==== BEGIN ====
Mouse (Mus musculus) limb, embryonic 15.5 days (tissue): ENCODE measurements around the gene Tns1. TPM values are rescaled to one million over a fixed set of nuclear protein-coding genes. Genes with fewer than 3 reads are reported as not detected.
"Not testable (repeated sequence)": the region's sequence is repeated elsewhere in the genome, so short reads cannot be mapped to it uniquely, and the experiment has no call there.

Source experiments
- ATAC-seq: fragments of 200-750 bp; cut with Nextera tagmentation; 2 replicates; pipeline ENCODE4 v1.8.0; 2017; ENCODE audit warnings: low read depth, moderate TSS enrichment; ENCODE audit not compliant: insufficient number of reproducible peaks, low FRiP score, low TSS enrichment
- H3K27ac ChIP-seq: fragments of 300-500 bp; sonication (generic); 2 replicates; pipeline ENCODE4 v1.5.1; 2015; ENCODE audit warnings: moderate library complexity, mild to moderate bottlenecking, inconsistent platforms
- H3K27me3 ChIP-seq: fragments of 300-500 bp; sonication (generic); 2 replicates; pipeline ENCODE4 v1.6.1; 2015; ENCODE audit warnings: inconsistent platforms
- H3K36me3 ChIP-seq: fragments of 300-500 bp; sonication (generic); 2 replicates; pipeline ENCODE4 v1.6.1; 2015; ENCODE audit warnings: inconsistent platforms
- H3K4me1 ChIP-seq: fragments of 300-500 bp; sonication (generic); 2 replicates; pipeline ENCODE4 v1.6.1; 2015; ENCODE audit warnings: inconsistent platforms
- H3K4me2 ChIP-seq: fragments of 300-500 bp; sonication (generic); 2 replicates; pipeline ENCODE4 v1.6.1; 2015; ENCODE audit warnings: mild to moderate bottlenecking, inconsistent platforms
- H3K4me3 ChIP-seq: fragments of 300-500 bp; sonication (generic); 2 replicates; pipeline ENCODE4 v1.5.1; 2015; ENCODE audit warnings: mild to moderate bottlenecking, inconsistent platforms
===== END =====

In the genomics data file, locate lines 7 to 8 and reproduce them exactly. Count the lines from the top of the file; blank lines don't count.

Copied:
- H3K36me3 ChIP-seq: fragments of 300-500 bp; sonication (generic); 2 replicates; pipeline ENCODE4 v1.6.1; 2015; ENCODE audit warnings: inconsistent platforms
- H3K4me1 ChIP-seq: fragments of 300-500 bp; sonication (generic); 2 replicates; pipeline ENCODE4 v1.6.1; 2015; ENCODE audit warnings: inconsistent platforms